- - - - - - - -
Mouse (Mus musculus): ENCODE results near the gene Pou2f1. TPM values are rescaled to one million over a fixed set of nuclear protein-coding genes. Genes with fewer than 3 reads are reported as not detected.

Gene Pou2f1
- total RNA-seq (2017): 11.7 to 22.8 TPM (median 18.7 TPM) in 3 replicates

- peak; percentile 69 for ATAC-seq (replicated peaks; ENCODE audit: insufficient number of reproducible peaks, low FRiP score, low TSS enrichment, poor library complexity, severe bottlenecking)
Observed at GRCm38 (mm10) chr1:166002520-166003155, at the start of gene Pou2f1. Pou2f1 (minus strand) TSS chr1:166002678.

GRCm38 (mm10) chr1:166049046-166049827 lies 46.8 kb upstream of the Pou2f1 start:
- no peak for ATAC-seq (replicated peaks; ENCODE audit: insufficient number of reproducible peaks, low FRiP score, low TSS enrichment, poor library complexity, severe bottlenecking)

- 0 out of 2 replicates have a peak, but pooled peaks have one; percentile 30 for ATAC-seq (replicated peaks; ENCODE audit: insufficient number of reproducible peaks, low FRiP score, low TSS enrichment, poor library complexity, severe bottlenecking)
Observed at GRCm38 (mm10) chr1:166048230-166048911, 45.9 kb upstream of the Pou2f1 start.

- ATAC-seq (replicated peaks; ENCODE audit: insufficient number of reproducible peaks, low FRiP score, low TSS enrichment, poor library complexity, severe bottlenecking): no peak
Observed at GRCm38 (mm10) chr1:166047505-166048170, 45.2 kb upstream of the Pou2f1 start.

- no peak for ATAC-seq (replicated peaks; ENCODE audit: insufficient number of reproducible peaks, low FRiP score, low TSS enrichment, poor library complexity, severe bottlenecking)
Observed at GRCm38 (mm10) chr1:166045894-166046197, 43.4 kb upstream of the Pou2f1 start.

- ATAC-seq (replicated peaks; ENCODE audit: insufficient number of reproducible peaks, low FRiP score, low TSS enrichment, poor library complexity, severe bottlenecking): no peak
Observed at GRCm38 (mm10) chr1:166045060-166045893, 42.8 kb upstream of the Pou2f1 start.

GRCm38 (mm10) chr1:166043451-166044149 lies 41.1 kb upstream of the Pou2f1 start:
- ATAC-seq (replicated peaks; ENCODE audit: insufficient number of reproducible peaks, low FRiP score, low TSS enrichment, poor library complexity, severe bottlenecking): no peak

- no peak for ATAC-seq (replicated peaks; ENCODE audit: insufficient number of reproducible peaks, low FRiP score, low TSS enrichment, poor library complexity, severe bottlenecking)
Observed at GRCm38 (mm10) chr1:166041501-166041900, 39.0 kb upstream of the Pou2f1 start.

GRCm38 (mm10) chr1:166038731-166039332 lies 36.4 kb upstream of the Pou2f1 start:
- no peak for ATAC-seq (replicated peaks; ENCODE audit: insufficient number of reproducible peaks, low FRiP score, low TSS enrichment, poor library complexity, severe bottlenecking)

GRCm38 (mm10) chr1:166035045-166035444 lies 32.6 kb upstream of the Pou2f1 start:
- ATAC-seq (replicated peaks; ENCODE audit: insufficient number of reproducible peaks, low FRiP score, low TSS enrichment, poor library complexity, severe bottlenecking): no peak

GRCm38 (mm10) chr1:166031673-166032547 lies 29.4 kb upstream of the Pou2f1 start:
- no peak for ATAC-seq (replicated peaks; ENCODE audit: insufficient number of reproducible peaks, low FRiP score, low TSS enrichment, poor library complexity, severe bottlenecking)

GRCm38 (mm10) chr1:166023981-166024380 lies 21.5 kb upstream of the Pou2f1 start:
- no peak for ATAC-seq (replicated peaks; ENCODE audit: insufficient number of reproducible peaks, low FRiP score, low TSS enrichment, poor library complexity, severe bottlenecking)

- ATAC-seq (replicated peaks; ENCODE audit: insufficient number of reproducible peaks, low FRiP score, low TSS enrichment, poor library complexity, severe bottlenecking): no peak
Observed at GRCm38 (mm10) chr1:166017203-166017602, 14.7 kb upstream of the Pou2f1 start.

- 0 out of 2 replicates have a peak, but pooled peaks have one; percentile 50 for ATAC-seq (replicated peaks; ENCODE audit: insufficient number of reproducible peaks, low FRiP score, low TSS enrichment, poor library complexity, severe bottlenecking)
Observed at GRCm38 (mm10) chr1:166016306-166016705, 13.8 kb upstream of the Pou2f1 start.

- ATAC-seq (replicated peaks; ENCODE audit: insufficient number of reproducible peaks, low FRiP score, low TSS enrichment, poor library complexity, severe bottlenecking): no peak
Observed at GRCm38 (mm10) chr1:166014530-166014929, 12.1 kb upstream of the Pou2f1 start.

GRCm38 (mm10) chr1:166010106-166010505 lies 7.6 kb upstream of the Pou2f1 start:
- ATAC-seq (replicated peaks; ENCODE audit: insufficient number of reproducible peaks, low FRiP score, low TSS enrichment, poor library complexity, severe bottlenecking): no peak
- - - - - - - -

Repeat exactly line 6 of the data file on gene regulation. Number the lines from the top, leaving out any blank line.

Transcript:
GRCm38 (mm10) chr1:166049046-166049827 lies 46.8 kb upstream of the Pou2f1 start: